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Stephan Price is a researcher within human geography at the University of Southampton. He will be working with us on the NERC Lake Baikal project, and will focus on developing a “network analysis”. This will enable us to investigate the dynamics of how different stakeholders, who have an interest in Lake Baikal, communicate. His research involves assessing social and political influences, analysing social networks, and looking into environmental policy. Stephan will be collaborating with us so that we can better understand these social and political network systems.

Find out more about our new team member…http://www.southampton.ac.uk/socsci/about/staff/shp1g11.page

BBC Radio 4 – Our March expedition

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Want to find out more about Siberia’s Lake Baikal, one of the most important and interesting lakes in the world?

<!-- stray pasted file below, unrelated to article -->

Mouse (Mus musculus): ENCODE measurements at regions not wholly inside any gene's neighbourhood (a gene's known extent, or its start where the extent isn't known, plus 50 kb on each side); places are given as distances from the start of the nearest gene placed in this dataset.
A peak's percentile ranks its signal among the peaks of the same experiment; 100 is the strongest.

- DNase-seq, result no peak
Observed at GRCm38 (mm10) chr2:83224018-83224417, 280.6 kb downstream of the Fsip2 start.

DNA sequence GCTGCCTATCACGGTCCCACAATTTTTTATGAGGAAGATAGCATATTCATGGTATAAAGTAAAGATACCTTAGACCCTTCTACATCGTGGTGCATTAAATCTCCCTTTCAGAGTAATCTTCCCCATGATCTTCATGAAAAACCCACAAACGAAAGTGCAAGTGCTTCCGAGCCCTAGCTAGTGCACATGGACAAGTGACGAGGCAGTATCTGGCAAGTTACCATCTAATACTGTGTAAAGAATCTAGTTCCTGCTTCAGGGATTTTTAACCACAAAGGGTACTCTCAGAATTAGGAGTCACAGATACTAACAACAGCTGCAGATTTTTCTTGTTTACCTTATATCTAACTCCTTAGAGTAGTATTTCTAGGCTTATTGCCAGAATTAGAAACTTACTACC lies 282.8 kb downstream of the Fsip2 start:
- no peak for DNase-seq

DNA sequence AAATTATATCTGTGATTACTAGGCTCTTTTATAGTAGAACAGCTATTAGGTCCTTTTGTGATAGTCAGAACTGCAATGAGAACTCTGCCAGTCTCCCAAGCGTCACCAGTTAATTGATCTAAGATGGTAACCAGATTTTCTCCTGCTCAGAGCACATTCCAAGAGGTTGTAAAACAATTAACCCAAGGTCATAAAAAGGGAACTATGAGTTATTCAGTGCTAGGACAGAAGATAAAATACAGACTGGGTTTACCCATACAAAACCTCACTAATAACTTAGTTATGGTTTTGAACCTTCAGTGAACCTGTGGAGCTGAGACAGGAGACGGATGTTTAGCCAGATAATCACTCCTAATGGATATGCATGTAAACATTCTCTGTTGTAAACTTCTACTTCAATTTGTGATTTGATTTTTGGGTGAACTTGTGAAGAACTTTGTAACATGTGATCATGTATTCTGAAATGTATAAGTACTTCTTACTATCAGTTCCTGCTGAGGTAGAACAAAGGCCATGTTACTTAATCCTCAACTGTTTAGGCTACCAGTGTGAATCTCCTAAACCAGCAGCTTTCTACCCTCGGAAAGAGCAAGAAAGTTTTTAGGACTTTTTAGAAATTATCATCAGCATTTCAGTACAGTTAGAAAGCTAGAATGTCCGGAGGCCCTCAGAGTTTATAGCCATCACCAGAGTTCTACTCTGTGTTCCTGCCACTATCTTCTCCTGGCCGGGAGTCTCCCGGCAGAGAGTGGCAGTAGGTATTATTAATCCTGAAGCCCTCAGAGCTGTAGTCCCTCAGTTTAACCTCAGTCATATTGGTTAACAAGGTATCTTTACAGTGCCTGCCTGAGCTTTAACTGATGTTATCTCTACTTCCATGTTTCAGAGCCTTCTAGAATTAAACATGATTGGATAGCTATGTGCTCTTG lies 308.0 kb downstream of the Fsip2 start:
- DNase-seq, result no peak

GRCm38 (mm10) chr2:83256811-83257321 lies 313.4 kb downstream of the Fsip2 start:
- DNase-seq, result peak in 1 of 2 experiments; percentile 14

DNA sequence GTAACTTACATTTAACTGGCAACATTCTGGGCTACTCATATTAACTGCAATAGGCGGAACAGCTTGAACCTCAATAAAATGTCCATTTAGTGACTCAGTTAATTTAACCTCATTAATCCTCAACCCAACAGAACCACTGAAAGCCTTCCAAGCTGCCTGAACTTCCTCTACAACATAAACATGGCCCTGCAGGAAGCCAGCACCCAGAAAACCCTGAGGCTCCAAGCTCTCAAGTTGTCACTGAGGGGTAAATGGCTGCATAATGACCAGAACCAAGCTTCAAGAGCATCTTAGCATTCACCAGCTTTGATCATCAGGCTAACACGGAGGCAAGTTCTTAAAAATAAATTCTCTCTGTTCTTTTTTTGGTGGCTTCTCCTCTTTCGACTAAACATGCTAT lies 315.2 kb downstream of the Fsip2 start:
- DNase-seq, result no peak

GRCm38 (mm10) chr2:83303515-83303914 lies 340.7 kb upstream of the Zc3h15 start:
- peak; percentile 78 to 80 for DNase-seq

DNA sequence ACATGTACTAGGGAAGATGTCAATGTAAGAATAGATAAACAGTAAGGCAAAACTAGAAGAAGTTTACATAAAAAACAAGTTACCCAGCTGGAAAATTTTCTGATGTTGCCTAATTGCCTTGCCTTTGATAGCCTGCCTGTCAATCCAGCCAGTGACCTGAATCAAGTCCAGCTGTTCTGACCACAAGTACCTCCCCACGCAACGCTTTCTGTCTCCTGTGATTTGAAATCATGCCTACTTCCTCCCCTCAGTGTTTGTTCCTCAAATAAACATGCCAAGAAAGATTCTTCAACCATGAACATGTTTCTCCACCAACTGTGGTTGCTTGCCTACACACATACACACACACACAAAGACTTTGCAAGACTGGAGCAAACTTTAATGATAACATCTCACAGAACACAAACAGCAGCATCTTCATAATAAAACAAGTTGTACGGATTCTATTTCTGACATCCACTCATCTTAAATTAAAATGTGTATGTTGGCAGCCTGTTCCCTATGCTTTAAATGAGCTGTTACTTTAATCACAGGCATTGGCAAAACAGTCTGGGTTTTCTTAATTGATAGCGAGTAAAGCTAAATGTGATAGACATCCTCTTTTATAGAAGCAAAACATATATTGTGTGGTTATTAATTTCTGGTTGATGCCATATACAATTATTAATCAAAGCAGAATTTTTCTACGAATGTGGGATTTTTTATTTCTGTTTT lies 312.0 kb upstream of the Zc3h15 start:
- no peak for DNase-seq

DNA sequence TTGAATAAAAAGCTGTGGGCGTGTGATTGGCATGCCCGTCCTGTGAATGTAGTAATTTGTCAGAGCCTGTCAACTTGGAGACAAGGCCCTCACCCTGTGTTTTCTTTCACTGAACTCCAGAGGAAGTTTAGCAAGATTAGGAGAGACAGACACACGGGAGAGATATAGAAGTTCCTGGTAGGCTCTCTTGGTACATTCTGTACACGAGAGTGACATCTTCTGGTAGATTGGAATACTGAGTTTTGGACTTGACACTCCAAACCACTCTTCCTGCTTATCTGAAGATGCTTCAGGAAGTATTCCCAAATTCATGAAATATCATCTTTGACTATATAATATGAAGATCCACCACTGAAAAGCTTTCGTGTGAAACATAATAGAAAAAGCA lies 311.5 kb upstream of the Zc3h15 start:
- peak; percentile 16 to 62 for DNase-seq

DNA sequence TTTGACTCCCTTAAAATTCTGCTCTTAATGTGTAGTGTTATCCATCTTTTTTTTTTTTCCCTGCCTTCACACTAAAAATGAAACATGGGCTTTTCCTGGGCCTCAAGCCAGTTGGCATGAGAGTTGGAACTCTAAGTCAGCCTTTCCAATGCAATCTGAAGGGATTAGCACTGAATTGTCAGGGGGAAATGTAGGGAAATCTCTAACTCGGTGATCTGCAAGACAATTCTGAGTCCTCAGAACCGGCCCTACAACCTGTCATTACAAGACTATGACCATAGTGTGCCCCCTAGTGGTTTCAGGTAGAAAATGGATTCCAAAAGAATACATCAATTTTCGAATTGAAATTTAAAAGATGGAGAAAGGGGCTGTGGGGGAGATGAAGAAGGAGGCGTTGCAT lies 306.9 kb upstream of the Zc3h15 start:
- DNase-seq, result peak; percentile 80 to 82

Well Dr. Anson Mackay has created a compilation of audio recordings for ‘The Deepest Lake on Earth: Exploring the environmental secrets’.

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???????????????????????????????Find out more about our expedition last month by listening to Costing the Earth on BBC Radio 4 next week…

Happy Listening!

 

Laboratory work begins!

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Since returning from our March winter expedition, the large amount of laboratory work is now underway. We have collated a large variety of measurements, both physical and chemical, to help us assess the environmental conditions and water quality. These measurements were obtained using a Secchi disk, probes, water sampler and nets to determine the physical and chemical properties of the water. Our overall aim is to build a picture of the algal community activity and water quality conditions in Lake Baikal, and importantly aim to find any localised areas of eutrophication and climate change impacts on this unique ecosystem.